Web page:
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If you're going through hell, keep going. ~Winston Churchill

#6 Persei V.

 
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Posted 22 October 2012 - 12:24 PM

My blender doesn't do nut butter. I can't get past the "sticking to the jar walls" part. Also, turns out changing almond flour to rice flour on a bread recipe doesn't really work, so...
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Lactose free: 8/6/2006
Gluten and dairy free: 5/2/2012
Grain free: 11/12/2012

I am able to eat somre processed foods again (chocolate, lollipops, soysauce).

#7 JNBunnie1

 
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Posted 22 October 2012 - 12:45 PM

Yeah, those two things aren't interchangeable. I would say it would be better to start with a recipe geared towards rice flour. And maybe check some youtube tutorials on how to make nut butter? My understanding is you have to let it run for like ten minutes at least, but I've never tried it.
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If you're going through hell, keep going. ~Winston Churchill

#8 megsybeth

 
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Posted 22 October 2012 - 02:28 PM

I guess it really depends what you consider processed foods. I would consider rice pasta processed and I like that. I usually make my own risotto but I used to like the risotto mixes before going gluten-free and I like nut crackers, pirates booty, vans frozen waffles (but mostly for my boys). I'm very new to baking but find if the recipe has some interesting texture going on I like it better. So I'm much happier with a rice flour based muffin if there are nuts, spices, fruits, carrots inside. If it's just plain batter it gets sandy. I also like tortillas and corn based scones and muffins a lot, much better than I ever liked wheat.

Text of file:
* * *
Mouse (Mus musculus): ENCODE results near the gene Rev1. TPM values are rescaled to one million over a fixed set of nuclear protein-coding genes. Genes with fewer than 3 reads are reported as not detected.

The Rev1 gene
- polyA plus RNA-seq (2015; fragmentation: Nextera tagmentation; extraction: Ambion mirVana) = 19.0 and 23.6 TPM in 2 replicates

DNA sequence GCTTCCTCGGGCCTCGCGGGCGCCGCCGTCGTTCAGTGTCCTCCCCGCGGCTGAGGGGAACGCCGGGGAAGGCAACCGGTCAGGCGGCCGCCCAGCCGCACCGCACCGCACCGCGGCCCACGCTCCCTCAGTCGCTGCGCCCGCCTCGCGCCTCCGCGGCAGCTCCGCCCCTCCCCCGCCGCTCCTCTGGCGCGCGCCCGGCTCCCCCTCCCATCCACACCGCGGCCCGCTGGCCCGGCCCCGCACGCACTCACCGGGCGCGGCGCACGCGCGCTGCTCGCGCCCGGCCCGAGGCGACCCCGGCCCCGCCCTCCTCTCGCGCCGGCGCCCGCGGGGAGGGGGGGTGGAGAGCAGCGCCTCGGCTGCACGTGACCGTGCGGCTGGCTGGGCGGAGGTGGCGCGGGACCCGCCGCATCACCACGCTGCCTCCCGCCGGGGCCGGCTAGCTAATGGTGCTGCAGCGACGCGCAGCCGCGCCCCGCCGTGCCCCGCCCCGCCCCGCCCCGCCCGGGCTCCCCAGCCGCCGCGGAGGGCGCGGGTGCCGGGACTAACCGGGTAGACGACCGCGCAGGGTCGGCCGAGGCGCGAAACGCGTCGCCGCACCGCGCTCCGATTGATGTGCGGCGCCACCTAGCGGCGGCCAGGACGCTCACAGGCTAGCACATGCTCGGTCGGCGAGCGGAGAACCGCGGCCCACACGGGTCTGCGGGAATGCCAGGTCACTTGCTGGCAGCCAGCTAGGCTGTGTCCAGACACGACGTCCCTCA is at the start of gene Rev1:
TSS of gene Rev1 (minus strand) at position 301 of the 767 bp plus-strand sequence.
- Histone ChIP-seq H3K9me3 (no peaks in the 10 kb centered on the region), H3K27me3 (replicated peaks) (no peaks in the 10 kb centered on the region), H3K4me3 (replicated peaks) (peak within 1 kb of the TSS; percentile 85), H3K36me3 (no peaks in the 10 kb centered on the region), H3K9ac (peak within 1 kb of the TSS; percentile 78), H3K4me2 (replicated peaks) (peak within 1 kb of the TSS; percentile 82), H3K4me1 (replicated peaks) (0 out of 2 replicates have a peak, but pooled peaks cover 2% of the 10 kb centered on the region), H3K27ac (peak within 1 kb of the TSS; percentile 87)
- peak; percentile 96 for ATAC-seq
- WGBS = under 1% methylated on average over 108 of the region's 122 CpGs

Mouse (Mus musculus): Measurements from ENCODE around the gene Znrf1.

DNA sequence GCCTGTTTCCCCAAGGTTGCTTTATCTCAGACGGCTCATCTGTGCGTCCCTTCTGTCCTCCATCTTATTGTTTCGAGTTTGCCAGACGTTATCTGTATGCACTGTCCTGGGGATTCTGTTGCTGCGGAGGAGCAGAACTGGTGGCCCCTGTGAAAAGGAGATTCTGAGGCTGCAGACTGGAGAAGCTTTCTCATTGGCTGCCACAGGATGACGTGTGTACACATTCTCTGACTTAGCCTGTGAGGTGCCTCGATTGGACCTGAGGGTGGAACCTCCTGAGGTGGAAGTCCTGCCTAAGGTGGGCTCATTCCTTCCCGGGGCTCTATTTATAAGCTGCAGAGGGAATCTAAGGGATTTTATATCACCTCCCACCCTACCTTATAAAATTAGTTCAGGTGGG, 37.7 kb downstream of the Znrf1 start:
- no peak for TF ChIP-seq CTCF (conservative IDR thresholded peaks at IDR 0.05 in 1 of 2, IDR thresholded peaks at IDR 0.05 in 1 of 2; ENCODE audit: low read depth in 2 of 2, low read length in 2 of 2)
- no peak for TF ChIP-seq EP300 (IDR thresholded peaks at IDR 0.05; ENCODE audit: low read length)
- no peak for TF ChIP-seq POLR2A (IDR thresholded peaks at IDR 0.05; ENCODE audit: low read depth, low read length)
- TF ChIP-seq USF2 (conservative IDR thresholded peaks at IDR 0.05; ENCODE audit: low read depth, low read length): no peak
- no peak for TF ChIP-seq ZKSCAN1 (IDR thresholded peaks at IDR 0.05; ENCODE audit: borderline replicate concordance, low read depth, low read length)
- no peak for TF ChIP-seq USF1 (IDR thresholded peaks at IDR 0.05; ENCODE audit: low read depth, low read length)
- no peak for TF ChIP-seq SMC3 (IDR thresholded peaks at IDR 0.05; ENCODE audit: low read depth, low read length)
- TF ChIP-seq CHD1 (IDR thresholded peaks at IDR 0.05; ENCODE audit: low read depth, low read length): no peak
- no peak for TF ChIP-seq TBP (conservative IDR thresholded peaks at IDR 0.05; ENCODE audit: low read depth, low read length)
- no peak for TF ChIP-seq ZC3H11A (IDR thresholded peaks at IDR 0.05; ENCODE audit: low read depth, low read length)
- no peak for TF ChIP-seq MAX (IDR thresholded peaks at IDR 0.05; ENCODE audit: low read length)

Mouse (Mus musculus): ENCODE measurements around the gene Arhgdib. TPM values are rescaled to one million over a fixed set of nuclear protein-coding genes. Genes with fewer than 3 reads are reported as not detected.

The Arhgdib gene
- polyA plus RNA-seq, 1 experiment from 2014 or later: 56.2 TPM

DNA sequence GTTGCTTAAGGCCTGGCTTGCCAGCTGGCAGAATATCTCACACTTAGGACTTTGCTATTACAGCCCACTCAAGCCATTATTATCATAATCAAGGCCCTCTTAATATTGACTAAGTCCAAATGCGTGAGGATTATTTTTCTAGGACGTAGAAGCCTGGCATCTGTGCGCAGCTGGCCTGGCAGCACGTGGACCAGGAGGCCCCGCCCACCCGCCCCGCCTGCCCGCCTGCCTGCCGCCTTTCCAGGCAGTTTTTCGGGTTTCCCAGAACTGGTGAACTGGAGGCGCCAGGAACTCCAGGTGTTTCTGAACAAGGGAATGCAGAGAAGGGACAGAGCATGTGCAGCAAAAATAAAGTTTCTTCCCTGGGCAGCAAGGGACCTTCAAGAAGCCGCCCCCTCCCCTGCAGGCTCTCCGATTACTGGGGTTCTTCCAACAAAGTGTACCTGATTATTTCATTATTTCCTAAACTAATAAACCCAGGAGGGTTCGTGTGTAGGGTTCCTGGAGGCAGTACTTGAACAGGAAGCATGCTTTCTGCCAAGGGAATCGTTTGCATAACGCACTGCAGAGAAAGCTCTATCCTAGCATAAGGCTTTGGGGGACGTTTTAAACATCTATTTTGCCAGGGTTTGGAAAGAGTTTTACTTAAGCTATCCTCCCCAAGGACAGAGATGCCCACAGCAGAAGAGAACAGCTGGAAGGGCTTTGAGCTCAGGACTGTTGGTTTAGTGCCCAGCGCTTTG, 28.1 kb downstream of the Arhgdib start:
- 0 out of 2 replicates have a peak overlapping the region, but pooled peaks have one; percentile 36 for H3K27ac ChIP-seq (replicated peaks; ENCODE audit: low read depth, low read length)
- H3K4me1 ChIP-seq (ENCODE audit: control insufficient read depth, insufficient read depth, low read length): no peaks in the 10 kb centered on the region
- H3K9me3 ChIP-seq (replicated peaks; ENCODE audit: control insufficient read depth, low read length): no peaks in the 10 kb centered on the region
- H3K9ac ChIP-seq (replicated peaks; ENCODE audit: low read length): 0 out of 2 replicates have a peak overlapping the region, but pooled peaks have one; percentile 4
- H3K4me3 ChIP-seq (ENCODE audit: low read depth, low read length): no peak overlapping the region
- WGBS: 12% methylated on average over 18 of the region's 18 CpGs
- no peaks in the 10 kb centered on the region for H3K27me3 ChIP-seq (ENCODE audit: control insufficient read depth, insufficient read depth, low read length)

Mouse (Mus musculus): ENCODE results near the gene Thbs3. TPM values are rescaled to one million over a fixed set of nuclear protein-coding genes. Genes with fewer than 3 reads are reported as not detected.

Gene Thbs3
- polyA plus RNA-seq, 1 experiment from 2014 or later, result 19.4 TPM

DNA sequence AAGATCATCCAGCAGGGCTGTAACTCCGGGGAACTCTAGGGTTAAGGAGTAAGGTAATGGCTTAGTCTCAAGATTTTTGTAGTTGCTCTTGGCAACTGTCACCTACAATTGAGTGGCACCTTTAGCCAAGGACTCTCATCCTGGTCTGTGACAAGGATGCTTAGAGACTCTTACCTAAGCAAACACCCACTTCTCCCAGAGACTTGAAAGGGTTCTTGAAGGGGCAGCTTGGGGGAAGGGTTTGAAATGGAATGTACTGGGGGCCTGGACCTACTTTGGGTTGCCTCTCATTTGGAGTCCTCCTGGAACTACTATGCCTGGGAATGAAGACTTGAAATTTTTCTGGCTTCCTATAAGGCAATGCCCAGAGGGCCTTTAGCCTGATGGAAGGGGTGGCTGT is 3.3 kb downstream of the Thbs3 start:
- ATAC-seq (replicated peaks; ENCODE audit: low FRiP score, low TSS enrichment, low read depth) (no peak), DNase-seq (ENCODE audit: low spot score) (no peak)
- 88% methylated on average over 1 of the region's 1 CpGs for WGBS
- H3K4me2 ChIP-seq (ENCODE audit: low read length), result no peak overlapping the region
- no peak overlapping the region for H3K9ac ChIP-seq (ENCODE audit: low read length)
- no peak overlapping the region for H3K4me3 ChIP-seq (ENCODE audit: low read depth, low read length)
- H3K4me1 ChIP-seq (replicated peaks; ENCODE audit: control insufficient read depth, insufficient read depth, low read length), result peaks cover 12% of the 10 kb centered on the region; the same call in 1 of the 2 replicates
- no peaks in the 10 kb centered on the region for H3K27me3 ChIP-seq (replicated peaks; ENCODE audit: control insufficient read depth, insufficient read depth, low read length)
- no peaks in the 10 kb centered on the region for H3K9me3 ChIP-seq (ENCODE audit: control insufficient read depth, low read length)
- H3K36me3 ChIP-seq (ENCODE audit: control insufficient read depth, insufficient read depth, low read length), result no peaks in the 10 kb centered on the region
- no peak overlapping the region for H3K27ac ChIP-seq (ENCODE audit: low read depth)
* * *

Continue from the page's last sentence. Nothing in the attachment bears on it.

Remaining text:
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#9 bartfull

 
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Posted 22 October 2012 - 03:37 PM

I have often wondered why they don't vitamin fortify gluten-free bread. Then when I have a sandwich I wouldn't feel so guilty eating empty calories.

Then again, before going gluten-free, I used to wonder why they didn't vitamin fortify potato chips for the same reason. :lol:
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gluten-free since June, 2011

Can't eat soy, corn, or foods high in salicylates.

Nightshades now seem to bother me too.

 

BUT I CAN STILL PLAY MY GUITAR AND THAT"S ALL THAT MATTERS!

 


#10 frieze

 
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Posted 23 October 2012 - 05:15 AM

I have often wondered why they don't vitamin fortify gluten-free bread. Then when I have a sandwich I wouldn't feel so guilty eating empty calories.

Then again, before going gluten-free, I used to wonder why they didn't vitamin fortify potato chips for the same reason. :lol:

I think, perhaps someone should suggest it. That said, the gluten goodies i believe are mandated to be. Kinda trying to save us from ourselves? To justigy eating four serving of cereal for breakfast, and no protein....?
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#11 cavernio